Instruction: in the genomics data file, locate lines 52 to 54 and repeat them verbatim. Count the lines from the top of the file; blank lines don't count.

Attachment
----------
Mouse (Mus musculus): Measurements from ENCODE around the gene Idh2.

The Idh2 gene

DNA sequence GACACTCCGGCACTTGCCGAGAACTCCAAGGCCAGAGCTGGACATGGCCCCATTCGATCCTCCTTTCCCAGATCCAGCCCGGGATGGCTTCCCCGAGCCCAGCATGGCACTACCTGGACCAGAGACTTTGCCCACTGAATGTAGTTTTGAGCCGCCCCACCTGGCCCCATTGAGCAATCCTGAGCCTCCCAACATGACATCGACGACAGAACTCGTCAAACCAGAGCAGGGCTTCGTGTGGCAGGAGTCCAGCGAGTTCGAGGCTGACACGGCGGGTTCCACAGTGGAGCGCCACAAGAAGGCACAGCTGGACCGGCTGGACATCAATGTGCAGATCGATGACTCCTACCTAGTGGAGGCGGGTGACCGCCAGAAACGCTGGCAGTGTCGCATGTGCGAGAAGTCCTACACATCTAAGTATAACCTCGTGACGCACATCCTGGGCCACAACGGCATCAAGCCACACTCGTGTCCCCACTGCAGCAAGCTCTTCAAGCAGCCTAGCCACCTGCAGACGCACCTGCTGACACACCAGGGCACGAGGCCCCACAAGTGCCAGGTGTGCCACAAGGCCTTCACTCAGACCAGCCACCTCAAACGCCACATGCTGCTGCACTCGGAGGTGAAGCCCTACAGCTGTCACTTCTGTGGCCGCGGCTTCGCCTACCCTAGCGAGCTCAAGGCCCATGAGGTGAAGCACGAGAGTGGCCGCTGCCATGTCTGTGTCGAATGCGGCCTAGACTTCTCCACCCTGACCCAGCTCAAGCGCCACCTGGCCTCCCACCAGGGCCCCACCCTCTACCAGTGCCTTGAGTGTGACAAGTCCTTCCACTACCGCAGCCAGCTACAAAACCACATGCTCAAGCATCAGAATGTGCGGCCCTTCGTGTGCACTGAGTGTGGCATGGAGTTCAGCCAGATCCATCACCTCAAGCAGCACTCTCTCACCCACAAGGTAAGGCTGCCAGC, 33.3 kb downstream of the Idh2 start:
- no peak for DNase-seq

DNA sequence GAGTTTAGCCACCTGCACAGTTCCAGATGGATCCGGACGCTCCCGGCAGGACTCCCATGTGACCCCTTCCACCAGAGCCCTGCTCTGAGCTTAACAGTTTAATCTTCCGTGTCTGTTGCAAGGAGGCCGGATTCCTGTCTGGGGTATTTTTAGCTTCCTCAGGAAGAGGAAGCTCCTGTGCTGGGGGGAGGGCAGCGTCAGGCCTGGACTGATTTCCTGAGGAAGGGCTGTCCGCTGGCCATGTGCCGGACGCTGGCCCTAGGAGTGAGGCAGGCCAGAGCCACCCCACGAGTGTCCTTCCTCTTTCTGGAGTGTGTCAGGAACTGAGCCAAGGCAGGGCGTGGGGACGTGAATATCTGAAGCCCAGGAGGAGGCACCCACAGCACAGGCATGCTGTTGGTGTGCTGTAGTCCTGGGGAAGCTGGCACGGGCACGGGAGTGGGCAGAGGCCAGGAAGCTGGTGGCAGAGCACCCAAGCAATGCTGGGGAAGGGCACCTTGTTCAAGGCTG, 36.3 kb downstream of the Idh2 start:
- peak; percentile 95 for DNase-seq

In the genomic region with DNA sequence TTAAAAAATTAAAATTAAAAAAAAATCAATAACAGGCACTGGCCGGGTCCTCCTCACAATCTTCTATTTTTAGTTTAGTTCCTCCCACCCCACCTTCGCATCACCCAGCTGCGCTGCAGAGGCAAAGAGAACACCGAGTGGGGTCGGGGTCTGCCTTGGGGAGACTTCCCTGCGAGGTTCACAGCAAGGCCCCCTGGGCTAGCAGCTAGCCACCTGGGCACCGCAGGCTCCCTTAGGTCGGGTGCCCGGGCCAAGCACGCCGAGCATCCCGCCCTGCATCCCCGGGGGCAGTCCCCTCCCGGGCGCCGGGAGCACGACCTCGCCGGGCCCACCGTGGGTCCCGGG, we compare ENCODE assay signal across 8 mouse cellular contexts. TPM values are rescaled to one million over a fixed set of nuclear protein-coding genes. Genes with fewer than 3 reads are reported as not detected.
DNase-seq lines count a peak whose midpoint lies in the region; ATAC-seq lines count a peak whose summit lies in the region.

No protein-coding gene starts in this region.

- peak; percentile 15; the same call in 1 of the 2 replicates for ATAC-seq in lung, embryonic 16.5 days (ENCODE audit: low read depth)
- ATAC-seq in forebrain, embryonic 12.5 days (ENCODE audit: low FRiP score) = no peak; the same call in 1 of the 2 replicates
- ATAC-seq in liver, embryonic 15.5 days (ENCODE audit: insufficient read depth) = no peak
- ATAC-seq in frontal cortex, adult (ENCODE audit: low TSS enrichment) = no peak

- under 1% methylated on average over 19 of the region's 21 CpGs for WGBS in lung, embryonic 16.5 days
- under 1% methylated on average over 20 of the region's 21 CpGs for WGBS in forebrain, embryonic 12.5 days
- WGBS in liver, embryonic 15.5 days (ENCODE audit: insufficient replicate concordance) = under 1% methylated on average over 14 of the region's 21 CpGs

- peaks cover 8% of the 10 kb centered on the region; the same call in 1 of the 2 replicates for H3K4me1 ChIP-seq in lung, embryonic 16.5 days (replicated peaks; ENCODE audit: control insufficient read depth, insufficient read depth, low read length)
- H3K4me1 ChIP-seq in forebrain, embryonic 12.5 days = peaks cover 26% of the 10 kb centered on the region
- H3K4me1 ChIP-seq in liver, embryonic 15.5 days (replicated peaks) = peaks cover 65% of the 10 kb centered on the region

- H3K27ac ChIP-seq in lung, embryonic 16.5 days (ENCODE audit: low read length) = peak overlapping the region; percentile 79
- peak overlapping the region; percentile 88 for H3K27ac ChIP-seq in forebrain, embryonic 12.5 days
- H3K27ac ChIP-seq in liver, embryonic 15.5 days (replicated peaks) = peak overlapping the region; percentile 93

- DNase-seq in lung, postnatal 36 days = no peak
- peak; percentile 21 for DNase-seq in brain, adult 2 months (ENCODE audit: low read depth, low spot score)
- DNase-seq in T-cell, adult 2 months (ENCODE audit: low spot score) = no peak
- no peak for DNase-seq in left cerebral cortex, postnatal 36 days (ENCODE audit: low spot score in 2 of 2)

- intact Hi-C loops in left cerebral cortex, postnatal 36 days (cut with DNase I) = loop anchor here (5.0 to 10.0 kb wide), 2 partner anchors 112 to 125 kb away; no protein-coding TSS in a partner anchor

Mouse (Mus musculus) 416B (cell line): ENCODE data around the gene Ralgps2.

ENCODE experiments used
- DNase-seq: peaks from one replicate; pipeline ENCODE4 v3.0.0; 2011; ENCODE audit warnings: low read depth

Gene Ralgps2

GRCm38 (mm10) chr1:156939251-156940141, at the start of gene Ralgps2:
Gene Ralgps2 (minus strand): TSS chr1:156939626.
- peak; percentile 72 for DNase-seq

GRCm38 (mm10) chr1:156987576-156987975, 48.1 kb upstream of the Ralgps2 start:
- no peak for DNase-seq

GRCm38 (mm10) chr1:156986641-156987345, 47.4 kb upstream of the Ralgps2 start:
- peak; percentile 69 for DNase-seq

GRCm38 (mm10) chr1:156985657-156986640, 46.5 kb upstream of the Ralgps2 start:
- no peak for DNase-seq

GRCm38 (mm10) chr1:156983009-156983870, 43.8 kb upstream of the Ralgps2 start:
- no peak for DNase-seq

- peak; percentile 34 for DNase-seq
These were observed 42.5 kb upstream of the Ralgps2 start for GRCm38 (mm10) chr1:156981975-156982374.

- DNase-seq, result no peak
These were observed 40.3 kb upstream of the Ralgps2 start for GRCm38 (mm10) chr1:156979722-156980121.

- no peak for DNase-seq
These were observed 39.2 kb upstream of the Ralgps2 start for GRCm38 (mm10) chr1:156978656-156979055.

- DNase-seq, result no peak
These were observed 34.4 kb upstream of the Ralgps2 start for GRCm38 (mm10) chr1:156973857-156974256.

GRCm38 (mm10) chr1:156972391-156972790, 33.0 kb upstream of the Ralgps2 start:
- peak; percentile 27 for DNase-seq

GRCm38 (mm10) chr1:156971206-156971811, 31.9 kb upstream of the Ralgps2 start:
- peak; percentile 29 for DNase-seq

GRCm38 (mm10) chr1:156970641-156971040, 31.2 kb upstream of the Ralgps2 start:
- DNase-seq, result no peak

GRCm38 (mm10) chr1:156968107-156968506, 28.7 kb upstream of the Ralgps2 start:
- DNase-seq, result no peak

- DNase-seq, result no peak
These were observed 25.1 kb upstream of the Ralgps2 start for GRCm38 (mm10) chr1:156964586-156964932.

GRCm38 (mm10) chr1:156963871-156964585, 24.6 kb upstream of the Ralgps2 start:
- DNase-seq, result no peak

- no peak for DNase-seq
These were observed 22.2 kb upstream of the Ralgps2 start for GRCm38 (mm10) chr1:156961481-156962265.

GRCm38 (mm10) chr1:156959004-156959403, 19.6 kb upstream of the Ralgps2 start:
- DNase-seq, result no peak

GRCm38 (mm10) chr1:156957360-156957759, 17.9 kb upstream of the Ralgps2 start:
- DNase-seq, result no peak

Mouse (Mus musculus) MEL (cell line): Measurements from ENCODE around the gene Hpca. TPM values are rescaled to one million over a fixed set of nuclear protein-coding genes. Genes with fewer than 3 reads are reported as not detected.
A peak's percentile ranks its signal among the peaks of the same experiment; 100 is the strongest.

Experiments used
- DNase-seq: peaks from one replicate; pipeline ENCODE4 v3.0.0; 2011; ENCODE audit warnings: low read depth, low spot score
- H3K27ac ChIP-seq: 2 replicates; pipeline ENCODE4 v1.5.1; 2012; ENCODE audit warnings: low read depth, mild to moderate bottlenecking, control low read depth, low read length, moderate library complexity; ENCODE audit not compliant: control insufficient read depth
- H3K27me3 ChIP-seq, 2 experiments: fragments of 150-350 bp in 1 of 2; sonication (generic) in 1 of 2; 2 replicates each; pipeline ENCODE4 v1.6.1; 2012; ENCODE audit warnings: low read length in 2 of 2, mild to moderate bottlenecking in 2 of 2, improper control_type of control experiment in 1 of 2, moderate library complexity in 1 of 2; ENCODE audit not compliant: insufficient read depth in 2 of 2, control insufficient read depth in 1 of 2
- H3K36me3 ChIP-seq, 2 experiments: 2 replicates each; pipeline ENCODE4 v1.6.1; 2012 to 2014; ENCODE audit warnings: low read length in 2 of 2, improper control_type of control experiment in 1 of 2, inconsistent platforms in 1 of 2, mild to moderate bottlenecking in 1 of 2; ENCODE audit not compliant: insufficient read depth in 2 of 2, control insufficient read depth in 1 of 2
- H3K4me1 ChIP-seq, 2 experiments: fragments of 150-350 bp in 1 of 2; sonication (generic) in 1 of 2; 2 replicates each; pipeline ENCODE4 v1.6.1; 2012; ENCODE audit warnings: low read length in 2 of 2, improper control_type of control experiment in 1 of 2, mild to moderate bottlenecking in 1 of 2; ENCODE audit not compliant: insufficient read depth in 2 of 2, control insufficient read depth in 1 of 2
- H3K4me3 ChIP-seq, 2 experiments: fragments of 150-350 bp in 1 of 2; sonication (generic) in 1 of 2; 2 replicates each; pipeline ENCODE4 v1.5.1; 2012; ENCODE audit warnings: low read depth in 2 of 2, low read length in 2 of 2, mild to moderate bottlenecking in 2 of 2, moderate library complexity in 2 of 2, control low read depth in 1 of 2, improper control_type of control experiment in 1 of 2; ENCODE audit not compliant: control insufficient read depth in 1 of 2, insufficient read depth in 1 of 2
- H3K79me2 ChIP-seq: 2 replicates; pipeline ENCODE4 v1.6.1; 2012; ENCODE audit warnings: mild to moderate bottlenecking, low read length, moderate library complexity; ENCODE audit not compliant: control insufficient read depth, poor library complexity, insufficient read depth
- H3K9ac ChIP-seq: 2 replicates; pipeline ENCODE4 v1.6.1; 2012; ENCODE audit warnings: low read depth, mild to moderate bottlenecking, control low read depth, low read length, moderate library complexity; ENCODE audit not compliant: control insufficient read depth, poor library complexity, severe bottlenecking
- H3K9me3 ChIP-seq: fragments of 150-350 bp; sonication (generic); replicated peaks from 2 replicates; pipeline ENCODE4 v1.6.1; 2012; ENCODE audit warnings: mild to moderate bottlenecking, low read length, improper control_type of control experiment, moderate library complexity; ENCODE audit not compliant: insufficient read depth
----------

- peak; percentile 27 for DNase-seq

GRCm38 (mm10) chr1:156971206-156971811, 31.9 kb upstream of the Ralgps2 start:
- peak; percentile 29 for DNase-seq